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Eye of the Beholder: Nathalie Baye, Audrey Tautou and Mathilde Seigner star in 'Venus Beauty Institute.'

Mighty Aphrodites

Remarkable characters find love at the 'Venus Beauty Institute'

By Richard von Busack

ANGÈLE (Nathalie Baye) is a promiscuous pink-collar worker at an expensive but hardly exclusive Paris beauty salon. The salon has the high-flown name Venus Beauty Institute, also the title of this superb French comedy/drama. Angèle was doubly orphaned through a romantic crime of passion. This tragedy, and a needy, jealous streak, has made her reluctant to get involved with men in any way but the most basic level. Her bluntness seems justified, too, by what she sees at her job. She tends an endless succession of neglected married women trying waxes and lotions and ultraviolet sunbaths to hang on to their men. Half-listening to their stories has shaped Angèle into a brittle but resilient character. Sometimes, she's desperate, clinging and visibly aged--with, as her ex-husband says, "a tiny sad face and a flat ass"-- sometimes she's bewitchingly sexy in the half-light. You know the kind: sometimes vivacious, sometimes scary. In an American movie, Angèle would be dismissed as a dangerous nut, but here she's the sanest character. When a stranger starts making passionate declarations of love to her, it all seems logical. And it's also just as logical for her to try to see through this faithful, trusting suitor--for her to try to sleep with him fast and make him cut the nonsense. Venus Beauty Institute is the reverse of the typical romance--here it's the solid guy trying to get the field-playing woman to settle down.

The diverting cast keeps the story from somberness. The customers in the salon include a nudist, Madame Buisse (Claire Nebout), and a creep who mistakes the Venus Beauty Institute for what might be termed an unethical massage parlor. (His voice full of significance, he asks if they give "California massages" with "the finishing touches.") Edith Scob, star of Eyes Without a Face--a movie Naomi Wolf could have sourced for her book The Beauty Myth--has a cameo as a woman lamenting the condition of her skin. Bulle Ogier, recently seen as the irritable, alcoholic little blonde in The Discreet Charm of the Bourgeoisie, is Madame Nadine, the proprietor. Baye gets fine support from her two fellow beauticians: the first, Samantha (Mathilde Seigner), is a big, clumping country girl as big as a Clydesdale; the second is Marie (Audrey Tautou), just as square as Samantha is easy. Marie is a maid who is being courted by an elder customer. He has a fantastic sob story: he was a pilot burned in an accident, and his wife sacrificed the skin of her bottom for grafts for his face, and now she's dead and he goes out and gets facials every week to preserve what's left of his late wife's ass.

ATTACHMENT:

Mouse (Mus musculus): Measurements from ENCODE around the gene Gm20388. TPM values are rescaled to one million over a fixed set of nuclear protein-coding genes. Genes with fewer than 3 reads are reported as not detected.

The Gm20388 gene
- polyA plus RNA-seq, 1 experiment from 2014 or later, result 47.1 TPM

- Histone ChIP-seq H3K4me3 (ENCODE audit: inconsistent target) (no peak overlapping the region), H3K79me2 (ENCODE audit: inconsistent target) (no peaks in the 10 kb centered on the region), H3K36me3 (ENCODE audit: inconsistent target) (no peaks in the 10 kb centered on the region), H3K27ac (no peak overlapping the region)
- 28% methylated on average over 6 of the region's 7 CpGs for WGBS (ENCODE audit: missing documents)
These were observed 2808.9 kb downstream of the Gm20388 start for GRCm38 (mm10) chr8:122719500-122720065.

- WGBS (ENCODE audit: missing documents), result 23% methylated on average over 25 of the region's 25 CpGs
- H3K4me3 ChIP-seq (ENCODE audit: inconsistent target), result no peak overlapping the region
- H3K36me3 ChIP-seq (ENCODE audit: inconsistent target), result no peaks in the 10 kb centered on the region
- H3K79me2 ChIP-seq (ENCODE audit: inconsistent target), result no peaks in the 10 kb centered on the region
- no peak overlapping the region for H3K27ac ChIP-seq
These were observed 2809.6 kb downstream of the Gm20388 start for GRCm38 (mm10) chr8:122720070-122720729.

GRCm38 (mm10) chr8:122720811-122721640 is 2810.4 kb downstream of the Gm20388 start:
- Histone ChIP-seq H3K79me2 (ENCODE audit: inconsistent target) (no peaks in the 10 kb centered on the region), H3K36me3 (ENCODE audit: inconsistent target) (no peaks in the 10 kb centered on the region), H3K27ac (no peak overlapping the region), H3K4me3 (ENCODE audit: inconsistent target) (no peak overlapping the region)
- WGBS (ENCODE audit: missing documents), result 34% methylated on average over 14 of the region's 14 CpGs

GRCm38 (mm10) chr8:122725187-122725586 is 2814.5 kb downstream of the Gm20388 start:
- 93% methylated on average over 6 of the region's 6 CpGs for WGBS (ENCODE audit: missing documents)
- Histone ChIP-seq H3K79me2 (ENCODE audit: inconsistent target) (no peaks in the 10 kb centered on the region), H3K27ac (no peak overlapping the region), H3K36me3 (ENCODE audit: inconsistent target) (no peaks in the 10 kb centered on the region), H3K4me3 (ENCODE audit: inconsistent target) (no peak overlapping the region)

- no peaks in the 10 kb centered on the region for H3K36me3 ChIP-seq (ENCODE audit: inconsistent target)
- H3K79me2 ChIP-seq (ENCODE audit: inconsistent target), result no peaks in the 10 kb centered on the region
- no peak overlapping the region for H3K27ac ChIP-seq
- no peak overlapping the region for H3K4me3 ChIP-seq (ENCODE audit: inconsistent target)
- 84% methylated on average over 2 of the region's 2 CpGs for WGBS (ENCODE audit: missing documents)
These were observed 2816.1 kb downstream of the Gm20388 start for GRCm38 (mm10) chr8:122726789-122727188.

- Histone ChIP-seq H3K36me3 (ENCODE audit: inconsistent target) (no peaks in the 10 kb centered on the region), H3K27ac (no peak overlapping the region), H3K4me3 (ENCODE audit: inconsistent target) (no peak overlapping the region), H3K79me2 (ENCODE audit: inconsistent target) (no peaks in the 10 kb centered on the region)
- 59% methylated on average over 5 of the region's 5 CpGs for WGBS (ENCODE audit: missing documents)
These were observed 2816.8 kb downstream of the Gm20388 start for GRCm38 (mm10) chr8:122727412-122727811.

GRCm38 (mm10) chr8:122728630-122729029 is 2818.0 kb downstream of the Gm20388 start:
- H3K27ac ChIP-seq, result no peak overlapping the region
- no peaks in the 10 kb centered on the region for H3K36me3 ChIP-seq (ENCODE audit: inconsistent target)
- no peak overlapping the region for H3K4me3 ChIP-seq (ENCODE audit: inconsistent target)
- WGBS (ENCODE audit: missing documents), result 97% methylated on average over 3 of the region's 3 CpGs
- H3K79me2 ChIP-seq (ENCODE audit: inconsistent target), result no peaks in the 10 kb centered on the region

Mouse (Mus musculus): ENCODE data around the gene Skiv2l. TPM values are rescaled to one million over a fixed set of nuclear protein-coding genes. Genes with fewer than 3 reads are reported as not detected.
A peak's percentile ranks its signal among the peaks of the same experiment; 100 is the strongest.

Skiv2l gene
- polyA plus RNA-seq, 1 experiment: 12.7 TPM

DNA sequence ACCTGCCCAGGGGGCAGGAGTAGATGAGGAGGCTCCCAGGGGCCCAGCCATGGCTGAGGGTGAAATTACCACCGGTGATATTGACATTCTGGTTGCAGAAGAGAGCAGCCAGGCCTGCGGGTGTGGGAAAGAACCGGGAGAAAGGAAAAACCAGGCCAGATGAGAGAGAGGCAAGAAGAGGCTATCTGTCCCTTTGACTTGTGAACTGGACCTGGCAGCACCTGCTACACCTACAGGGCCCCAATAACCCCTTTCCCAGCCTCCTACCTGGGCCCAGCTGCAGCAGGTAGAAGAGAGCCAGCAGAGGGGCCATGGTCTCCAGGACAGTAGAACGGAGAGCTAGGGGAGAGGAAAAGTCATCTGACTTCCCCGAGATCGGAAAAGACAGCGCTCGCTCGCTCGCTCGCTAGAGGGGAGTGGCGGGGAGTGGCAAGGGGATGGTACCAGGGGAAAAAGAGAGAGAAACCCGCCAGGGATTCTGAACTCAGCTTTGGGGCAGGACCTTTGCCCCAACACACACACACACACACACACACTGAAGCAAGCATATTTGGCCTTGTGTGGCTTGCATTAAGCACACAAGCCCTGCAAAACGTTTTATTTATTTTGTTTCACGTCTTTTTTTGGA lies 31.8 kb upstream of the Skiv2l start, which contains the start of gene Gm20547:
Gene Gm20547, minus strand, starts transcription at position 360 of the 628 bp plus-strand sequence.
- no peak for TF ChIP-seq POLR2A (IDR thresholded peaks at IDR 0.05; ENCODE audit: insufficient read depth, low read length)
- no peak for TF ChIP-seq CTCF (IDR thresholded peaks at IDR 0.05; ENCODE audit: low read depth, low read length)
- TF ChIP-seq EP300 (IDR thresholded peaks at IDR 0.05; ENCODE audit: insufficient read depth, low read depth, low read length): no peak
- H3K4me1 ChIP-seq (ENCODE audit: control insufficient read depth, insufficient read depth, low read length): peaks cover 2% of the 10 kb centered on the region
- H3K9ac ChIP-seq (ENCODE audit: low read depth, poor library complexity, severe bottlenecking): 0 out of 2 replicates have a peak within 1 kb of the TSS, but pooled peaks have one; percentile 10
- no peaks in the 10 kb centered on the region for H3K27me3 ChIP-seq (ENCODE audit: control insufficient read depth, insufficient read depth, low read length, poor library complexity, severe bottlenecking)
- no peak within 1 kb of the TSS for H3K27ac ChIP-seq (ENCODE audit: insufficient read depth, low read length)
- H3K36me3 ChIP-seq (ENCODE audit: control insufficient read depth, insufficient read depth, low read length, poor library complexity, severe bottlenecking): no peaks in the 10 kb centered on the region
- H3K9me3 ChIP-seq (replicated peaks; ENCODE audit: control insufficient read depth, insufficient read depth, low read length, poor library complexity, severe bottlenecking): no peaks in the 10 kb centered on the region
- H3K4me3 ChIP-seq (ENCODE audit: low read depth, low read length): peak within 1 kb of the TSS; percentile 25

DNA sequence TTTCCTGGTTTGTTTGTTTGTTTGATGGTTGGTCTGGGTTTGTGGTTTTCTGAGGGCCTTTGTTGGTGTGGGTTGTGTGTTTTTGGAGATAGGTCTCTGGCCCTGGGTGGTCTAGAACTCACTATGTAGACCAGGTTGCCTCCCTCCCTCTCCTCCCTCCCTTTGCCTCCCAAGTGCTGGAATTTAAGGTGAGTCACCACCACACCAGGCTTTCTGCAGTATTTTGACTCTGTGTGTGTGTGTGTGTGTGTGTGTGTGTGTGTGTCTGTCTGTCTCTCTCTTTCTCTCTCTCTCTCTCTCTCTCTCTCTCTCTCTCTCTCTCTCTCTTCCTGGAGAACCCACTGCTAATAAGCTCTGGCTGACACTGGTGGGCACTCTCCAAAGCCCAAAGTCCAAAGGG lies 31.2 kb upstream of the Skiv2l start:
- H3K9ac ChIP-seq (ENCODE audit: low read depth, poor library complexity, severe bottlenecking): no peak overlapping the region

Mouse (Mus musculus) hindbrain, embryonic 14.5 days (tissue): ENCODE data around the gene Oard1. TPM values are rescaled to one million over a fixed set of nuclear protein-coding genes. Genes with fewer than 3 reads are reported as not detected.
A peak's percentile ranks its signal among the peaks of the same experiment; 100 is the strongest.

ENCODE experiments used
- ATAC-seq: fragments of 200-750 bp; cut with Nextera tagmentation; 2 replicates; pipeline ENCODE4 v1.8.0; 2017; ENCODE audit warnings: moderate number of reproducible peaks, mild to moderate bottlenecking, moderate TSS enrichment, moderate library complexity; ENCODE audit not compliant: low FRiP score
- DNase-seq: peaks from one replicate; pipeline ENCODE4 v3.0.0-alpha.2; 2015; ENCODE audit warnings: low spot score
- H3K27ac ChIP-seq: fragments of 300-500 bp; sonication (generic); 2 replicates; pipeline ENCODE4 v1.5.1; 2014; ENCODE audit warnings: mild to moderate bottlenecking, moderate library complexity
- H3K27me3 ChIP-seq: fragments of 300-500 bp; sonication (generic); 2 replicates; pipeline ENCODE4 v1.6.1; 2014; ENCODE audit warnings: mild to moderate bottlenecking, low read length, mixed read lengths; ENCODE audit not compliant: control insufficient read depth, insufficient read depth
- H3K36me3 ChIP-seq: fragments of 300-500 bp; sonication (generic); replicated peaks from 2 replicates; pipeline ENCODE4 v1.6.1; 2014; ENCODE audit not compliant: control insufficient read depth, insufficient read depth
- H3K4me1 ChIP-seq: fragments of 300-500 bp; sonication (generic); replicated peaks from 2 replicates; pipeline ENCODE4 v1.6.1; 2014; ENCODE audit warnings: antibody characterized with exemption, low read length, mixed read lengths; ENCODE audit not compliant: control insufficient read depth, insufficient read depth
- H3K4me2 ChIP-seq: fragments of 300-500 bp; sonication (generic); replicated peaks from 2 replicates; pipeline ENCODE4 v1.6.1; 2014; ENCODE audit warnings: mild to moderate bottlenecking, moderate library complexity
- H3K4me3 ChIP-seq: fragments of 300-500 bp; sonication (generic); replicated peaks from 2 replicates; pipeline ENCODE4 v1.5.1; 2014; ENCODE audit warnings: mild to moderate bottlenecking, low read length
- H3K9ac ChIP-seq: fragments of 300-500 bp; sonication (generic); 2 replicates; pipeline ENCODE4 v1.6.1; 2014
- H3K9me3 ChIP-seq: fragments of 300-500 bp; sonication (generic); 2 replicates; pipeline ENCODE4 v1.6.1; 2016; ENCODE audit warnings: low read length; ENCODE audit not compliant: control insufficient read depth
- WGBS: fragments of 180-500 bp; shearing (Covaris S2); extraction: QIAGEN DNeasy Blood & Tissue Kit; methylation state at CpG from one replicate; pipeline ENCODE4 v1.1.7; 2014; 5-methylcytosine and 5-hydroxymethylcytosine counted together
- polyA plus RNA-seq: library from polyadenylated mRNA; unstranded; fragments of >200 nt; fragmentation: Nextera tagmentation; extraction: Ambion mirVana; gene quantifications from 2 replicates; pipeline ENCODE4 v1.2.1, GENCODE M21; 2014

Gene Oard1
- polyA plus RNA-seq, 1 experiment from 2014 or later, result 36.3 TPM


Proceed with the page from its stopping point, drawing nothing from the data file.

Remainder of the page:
Director Tonie Marshall builds up this movie into what looks like a classic of the anti-Christmastime genre. Here for the most part is a film sharp, witty, tart and cool enough to be a double bill for Bill Forsyth's Comfort and Joy. Unfortunately the last reel goes happily-ever-after. Venus Beauty Institute is a must-see, though, for Baye alone. This Angèle is an image of female toughness that shames all three of Charlie's Angels

Venus Beauty Institute (Not rated; 110 min.) written and directed by Tonie Marshall, photographed by Gérard de Battista and starring Nathalie Baye and Bulle Ogier, opens Friday at Camera 3 in San Jose.

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From the November 23-29, 2000 issue of Metro, Silicon Valley's Weekly Newspaper.

Copyright © 2000 Metro Publishing Inc. Metroactive is affiliated with the Boulevards Network.

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